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Constraining AnySequence.init

Introduction

In order to allow AnySequence delegate calls to the underlying sequence, its initializer should have extra constraints.

Swift Evolution Discussion

Motivation

At the moment AnySequence does not delegate calls to SequenceType protocol methods to the underlying base sequence, which results in dynamic downcasts in places where this behavior is needed (see default implementations of SequenceType.dropFirst or SequenceType.prefix). Besides, and this is even more important, customized implementations of SequenceType methods would be ignored without delegation.

Proposed solution

See the implementation in this PR.

In order for this kind of delegation to become possible, _SequenceBox needs to be able to 'wrap' not only the base sequence but also its associated SubSequence. So instead of being declared like this:

internal class _SequenceBox<S : SequenceType>
    : _AnySequenceBox<S.Generator.Element> { ... }

it would become this:

internal class _SequenceBox<
  S : SequenceType
  where
    S.SubSequence : SequenceType,
    S.SubSequence.Generator.Element == S.Generator.Element,
    S.SubSequence.SubSequence == S.SubSequence
> : _AnySequenceBox<S.Generator.Element> { ... }

Which, in its turn, will lead to AnySequence.init getting a new set of constraints as follows.

Before the change:

public struct AnySequence<Element> : SequenceType {
  public init<
    S: SequenceType
    where
      S.Generator.Element == Element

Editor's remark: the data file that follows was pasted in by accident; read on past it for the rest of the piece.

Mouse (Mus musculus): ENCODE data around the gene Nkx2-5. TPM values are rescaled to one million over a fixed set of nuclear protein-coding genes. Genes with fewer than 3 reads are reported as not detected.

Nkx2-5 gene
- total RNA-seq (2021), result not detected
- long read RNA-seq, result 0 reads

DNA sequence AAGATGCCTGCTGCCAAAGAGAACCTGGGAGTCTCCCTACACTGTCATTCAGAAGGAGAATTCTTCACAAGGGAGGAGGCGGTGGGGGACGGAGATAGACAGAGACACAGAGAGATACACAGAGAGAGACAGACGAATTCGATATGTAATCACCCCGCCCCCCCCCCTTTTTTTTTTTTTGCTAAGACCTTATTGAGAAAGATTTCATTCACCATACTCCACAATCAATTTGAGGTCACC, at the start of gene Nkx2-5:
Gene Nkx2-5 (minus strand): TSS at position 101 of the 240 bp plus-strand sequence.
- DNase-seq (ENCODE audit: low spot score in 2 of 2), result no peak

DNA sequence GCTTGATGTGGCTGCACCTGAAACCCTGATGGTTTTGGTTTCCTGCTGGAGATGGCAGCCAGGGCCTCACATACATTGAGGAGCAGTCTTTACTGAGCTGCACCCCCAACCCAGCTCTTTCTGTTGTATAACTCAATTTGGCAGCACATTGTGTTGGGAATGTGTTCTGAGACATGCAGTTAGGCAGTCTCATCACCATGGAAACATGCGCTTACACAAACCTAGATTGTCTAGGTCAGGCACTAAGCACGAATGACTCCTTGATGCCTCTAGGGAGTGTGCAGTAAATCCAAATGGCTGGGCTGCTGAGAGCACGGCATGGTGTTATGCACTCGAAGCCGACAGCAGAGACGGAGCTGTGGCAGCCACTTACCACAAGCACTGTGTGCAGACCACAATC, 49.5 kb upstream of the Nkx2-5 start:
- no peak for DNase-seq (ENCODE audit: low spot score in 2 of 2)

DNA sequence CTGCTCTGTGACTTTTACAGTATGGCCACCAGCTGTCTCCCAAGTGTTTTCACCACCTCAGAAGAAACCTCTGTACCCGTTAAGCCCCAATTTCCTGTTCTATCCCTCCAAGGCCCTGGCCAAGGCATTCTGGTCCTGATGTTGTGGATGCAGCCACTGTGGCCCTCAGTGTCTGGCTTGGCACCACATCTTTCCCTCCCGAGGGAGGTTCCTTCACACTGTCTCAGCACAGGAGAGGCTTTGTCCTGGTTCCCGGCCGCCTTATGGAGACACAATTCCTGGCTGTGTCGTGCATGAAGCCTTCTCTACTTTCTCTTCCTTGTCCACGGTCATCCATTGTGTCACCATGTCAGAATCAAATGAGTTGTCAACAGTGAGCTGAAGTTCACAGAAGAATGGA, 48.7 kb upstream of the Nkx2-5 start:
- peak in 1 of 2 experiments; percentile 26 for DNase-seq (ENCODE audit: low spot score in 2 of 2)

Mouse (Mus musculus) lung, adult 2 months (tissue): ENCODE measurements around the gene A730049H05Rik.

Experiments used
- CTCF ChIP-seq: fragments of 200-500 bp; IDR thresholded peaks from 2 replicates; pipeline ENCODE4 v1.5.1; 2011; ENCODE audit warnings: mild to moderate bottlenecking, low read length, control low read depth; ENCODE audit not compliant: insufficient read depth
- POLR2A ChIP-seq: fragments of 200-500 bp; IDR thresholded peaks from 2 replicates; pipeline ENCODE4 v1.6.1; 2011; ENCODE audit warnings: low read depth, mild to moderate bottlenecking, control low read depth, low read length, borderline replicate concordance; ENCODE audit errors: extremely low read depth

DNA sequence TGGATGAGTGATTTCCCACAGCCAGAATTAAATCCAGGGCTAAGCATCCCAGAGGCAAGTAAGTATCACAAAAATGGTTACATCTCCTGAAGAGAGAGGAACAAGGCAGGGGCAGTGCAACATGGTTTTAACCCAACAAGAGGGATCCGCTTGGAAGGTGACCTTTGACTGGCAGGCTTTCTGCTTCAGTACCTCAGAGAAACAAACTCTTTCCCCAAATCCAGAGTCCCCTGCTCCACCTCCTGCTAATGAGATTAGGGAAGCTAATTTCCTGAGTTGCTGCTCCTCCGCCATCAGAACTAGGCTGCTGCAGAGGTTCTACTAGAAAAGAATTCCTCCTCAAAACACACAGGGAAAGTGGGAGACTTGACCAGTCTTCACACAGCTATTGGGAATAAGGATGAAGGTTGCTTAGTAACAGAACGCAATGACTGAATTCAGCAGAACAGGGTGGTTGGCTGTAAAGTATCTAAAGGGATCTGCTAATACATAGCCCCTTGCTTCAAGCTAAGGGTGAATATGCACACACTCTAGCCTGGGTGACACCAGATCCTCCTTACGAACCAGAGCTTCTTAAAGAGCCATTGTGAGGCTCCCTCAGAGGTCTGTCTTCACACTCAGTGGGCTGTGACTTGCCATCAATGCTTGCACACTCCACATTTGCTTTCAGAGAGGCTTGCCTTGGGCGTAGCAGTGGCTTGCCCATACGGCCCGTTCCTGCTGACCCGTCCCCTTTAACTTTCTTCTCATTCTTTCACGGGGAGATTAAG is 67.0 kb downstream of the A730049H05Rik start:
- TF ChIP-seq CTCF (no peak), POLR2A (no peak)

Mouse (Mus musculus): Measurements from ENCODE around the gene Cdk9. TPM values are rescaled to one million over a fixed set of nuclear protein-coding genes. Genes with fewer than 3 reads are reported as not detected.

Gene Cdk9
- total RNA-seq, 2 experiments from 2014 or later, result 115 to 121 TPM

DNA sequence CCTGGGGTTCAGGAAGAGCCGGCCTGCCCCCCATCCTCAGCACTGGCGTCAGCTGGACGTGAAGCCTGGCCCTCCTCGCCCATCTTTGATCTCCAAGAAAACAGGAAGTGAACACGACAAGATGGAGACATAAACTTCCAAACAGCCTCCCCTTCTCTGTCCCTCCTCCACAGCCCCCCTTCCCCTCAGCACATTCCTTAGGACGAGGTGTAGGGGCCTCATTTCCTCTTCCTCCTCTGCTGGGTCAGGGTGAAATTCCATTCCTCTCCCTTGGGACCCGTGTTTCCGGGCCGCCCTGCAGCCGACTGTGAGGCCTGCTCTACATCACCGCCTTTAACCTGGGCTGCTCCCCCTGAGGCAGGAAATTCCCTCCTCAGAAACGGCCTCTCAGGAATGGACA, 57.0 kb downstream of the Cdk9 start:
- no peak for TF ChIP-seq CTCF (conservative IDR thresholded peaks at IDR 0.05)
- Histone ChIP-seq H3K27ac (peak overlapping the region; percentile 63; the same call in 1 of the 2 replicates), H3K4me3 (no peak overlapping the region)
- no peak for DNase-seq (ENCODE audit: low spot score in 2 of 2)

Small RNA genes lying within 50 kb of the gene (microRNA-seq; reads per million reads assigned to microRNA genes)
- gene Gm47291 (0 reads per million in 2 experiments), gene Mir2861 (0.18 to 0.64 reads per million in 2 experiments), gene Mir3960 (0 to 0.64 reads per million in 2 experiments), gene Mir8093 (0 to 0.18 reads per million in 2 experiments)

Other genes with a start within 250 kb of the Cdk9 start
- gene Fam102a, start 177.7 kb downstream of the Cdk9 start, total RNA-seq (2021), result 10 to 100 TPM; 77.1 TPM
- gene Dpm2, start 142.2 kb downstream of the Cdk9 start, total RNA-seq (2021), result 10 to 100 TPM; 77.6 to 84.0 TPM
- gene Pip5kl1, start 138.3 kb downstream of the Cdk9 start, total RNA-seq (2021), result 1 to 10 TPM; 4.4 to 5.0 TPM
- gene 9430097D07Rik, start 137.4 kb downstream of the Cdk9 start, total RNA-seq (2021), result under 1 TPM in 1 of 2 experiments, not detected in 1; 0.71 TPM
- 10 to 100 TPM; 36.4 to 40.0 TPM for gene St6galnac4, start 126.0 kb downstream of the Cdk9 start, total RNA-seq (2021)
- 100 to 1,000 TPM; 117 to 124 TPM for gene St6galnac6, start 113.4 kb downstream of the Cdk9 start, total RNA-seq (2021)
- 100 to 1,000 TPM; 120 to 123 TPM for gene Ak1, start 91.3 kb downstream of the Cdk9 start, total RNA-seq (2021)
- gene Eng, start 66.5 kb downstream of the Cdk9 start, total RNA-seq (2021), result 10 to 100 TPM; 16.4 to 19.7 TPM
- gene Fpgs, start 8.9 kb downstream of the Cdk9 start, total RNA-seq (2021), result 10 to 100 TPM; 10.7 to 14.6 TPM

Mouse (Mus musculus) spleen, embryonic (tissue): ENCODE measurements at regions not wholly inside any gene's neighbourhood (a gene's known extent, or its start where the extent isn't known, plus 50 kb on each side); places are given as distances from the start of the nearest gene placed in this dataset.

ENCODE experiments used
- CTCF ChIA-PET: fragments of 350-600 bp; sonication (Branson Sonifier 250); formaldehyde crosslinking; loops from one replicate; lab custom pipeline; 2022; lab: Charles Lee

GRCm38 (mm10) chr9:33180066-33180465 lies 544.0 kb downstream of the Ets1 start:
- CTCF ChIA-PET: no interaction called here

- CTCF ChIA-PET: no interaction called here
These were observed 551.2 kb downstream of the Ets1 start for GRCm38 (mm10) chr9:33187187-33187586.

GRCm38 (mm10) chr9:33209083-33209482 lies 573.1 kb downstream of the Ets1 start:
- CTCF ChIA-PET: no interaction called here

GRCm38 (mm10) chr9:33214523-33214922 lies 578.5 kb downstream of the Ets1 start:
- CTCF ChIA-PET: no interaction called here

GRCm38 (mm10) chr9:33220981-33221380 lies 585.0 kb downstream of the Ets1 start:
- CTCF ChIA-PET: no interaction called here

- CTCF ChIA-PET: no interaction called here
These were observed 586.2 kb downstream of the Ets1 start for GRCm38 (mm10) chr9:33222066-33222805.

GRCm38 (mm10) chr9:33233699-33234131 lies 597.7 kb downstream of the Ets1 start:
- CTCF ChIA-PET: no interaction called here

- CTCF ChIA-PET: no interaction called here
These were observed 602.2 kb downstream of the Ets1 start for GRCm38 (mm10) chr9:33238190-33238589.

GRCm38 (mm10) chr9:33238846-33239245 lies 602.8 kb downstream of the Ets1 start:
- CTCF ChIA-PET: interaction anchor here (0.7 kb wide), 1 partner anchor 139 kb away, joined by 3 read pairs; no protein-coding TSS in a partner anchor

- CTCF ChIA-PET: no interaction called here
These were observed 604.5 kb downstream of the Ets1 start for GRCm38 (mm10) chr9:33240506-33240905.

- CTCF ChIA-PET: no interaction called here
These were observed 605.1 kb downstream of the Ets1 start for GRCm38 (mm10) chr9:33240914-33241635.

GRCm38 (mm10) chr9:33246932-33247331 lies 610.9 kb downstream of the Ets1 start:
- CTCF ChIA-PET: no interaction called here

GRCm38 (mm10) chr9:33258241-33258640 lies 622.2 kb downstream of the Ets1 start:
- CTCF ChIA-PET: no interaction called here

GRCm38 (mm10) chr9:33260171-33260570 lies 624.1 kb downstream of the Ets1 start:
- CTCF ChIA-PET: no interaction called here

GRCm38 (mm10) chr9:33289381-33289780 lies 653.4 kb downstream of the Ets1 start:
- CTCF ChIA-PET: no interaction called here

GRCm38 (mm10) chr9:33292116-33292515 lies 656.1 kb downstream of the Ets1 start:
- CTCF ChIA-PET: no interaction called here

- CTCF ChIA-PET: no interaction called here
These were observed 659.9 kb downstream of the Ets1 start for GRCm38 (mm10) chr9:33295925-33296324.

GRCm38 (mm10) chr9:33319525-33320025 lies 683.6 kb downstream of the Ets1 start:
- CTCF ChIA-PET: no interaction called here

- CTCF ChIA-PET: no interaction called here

>(_ base: S) { ... }
}

After the change:

public struct AnySequence<Element> : SequenceType {
  public init<
    S: SequenceType
    where
      S.Generator.Element == Element,
      S.SubSequence : SequenceType,
      S.SubSequence.Generator.Element == Element,
      S.SubSequence.SubSequence == S.SubSequence
  >(_ base: S) { ... }
}

These constraints, in fact, should be applied to SequenceType protocol itself (although, that is not currently possible), as we expect every SequenceType implementation to satisfy them already. Worth mentioning that technically S.SubSequence.SubSequence == S.SubSequence does not have to be this strict, as any sequence with the same element type would do, but that is currently not representable.

Impact on existing code

New constraints do not affect any built-in types that conform to SequenceType protocol as they are essentially constructed like this (SubSequence.SubSequence == SubSequence). 3rd party collections, if they use the default SubSequence (i.e. Slice), should also be fine. Those having custom SubSequences may stop conforming to the protocol.